Growth rate can be very deceptive, you know. I mean if you earn 10 dollars a day and they give you a 10% pay rise, you’ll get one dollar extra. But of course, if you earn 1,000 dollars a day, your 10% pay hike will bring you an additional 100 dollars each day. Statistics, as we have recently learned, can mean just about anything.
As everyone knows, the Chinese economy has been posting huge growth rates over the past several decades. The country is a manufacturing powerhouse and exporter; many believe that its economy will soon surpass that of the US. China faces major problems, however, as the country transitions into a consumption-based economy. Additionally, per capita income is below the world average. And the gap between rich and poor is a serious issue that I believe will eventually tear the country apart
China’s growth rate is expected to shrink from 2015 to 2017 by 0.2%, which does not seem much until you realize that a reduction in growth rate of 0.2% in such a large economy adds up to billions and billions of dollars. And as for the poor, well they will remain poor.
Now if you have followed me so far you’ll not be surprised to hear that the countries with the highest projected annual growth rates from 2014 through 2017 based on the forecasts from the World Bank are not among the largest, most developed ones. In fact, it comes as no surprise to discover that most of these countries suffer from high income-inequality, low levels of per capita gross domestic product, elevated political instability, and rampant corruption.
Take Rwanda for example. The anticipated growth rate is expected to average +7.12% between 2014 and 2017. Yet 90% of the population works in subsistence agriculture or mineral agro-processing, while tourism, minerals, coffee, and tea make up the other 10%. The 1994 genocide is still a factor, and 45% of the population continues to live below the poverty line. The estimated per capita income for 2013 was just under $1,600.
Tanzania has recently seen high growth rates of around +7.15% because of gold production and tourism. The economy also runs on telecommunications, banking, energy, and mining, as well as agriculture. In terms of per capita income, however, the country is one of the poorest in the world, but Tanzanians are $100 a year better off than Rwandans.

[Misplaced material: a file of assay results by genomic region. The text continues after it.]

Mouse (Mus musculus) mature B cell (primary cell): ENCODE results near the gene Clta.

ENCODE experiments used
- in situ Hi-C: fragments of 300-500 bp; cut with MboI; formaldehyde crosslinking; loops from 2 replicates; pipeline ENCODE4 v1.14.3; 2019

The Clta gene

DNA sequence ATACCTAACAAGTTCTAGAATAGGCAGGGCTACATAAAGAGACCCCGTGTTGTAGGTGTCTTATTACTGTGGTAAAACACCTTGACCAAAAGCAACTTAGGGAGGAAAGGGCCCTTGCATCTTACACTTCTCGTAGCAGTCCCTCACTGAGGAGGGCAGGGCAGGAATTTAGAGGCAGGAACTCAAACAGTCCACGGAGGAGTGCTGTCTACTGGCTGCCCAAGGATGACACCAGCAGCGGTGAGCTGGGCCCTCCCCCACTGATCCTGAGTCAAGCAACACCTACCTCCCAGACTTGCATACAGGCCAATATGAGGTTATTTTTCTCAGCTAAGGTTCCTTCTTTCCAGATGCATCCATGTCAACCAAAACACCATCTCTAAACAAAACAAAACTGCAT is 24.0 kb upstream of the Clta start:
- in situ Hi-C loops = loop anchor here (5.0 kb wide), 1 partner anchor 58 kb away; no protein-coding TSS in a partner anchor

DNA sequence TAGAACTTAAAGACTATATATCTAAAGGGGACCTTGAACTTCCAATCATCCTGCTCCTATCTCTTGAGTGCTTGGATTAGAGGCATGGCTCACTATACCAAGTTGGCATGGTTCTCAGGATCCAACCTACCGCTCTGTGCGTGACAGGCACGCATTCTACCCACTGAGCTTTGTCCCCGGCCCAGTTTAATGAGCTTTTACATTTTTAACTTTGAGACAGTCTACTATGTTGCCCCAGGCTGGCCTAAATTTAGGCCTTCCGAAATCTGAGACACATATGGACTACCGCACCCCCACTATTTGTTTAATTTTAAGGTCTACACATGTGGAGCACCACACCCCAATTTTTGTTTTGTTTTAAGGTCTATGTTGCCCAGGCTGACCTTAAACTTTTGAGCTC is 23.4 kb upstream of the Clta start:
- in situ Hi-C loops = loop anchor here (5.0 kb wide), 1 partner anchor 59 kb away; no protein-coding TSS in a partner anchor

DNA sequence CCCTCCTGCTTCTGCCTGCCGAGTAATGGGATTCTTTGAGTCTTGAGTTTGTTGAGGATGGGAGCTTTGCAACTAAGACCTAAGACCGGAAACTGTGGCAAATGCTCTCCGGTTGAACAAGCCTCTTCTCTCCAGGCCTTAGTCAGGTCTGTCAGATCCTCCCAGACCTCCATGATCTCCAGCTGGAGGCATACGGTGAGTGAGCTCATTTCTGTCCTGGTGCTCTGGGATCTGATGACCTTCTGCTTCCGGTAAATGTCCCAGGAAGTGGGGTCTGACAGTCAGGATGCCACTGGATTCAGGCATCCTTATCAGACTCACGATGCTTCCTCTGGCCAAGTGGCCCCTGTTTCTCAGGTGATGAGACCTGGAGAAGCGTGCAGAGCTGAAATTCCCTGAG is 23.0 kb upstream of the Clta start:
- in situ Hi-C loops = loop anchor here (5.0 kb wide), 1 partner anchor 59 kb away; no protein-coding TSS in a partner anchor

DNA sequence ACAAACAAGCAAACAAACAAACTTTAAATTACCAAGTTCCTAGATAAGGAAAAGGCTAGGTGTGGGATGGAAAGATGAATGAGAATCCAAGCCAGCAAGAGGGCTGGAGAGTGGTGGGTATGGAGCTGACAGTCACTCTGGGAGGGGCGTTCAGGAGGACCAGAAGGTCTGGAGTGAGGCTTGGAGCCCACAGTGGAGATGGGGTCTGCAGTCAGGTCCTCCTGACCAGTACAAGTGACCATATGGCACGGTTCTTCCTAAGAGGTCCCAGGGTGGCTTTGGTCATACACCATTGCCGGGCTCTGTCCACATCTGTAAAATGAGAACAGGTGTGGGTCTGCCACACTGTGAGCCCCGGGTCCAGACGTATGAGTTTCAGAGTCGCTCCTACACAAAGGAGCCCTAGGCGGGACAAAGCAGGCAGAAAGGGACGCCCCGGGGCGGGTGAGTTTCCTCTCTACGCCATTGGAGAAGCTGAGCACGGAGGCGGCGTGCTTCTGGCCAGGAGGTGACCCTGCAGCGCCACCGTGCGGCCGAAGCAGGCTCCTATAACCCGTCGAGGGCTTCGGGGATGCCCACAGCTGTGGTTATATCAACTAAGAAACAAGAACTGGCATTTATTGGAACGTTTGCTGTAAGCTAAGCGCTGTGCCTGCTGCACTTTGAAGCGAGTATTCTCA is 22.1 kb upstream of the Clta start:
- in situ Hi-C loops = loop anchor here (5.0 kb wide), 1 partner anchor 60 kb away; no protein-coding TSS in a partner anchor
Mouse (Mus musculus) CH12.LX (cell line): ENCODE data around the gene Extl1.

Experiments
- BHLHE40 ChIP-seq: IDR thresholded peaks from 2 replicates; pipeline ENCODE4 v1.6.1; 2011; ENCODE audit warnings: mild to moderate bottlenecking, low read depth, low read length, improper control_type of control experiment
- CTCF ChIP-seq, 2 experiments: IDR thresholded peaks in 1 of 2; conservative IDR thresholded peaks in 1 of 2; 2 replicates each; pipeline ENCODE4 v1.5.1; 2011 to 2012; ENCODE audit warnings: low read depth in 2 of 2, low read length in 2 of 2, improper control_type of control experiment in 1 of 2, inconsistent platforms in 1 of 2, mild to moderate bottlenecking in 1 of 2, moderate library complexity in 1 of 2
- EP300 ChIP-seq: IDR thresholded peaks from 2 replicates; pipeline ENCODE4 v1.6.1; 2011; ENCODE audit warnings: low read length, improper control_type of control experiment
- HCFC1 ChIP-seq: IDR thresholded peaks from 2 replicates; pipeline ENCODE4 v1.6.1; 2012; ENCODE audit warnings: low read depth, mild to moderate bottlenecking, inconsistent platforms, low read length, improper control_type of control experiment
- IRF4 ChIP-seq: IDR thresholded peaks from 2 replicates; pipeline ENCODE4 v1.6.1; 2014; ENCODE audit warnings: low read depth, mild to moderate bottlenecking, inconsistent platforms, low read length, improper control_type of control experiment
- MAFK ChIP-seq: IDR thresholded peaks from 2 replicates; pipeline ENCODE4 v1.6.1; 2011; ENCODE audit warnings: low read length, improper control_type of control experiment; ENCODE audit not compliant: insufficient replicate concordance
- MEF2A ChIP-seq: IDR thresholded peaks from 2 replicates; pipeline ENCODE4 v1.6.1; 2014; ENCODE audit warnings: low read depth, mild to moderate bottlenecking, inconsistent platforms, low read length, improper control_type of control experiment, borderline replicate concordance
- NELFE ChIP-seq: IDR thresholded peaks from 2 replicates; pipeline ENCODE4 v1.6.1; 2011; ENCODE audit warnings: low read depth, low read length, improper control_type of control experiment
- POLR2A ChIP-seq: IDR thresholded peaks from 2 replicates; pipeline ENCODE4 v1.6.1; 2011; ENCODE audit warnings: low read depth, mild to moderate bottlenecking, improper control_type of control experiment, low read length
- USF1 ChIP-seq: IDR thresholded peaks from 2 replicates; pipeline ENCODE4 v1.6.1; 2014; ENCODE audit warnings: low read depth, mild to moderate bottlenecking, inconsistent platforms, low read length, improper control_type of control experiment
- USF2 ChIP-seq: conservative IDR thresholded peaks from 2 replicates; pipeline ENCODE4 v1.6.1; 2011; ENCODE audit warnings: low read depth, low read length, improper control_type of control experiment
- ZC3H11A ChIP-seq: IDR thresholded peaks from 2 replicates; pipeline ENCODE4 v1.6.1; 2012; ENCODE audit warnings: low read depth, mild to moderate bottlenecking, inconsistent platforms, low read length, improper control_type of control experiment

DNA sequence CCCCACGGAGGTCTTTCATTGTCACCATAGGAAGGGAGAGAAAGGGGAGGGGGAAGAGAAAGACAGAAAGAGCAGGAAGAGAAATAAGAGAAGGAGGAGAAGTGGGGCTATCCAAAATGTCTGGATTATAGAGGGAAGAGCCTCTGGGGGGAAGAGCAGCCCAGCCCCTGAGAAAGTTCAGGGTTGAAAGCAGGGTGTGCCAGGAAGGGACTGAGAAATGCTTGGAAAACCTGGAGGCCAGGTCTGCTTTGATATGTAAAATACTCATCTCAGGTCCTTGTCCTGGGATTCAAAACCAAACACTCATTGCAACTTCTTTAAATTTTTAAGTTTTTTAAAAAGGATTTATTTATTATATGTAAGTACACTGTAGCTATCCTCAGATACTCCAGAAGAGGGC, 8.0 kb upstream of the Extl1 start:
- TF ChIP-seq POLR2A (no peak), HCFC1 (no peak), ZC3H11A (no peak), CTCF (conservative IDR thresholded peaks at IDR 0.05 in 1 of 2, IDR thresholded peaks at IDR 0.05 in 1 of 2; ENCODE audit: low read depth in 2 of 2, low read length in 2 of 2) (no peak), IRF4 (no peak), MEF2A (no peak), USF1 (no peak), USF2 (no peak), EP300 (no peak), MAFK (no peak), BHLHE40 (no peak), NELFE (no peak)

Mozambique has attracted large investment projects in natural resources which means the country’s high growth rate of +7.30% should continue. Some analysts believe that Mozambique might be able to generate revenues from natural gas, coal, and hydroelectric capacity greater than its donor assistance within five years. Note that last sentence, the revenues MIGHT equal donor contributions in the next five years. But whatever the revenues, the vast majority of the country works in subsistence agriculture, and over half the population remains below the poverty line. Mozambique, for all its wealth and high growth rates, left its poor people with just $1,262 to live off in 2013.
India with its +7.57% growth rate until 2017 has received high marks from analysts, even with delayed reforms. The services industry is a major source of India’s economic growth, accounting for nearly two-thirds of its output with less than one-third of its labour force. Yet corruption, poverty, and discrimination against women and girls continue to hold back the country. This vast country had an estimated per capita income for 2013 of just $4.060. Strangely, tiny Saint Lucia, in 2011 just before the last election, rewarded its citizens with an average annual income three times greater, at $13,381.42!
The Democratic Republic of Congo, 2015 GDP: +8.00%, has huge natural-resource wealth which it hasn’t been able to efficiently monetize because of systemic corruption, conflict, and political instability. In 2013 its citizens survived on $394.25 per capita, the poorest people in the world.
Ethiopia’s economy is mostly agriculture-based, but the government has made a push to diversify into manufacturing, textiles, and energy generation. But while the country has seen, and will continue to see, high GDP growth, projected to be +9.70%, per capita income remains one of the lowest in the world at around $1,250 per annum.
Worldwide, in 2013, the citizens of nine countries lived off under $1,000 a year, all of them in Africa. Somebody is doing something wrong somewhere.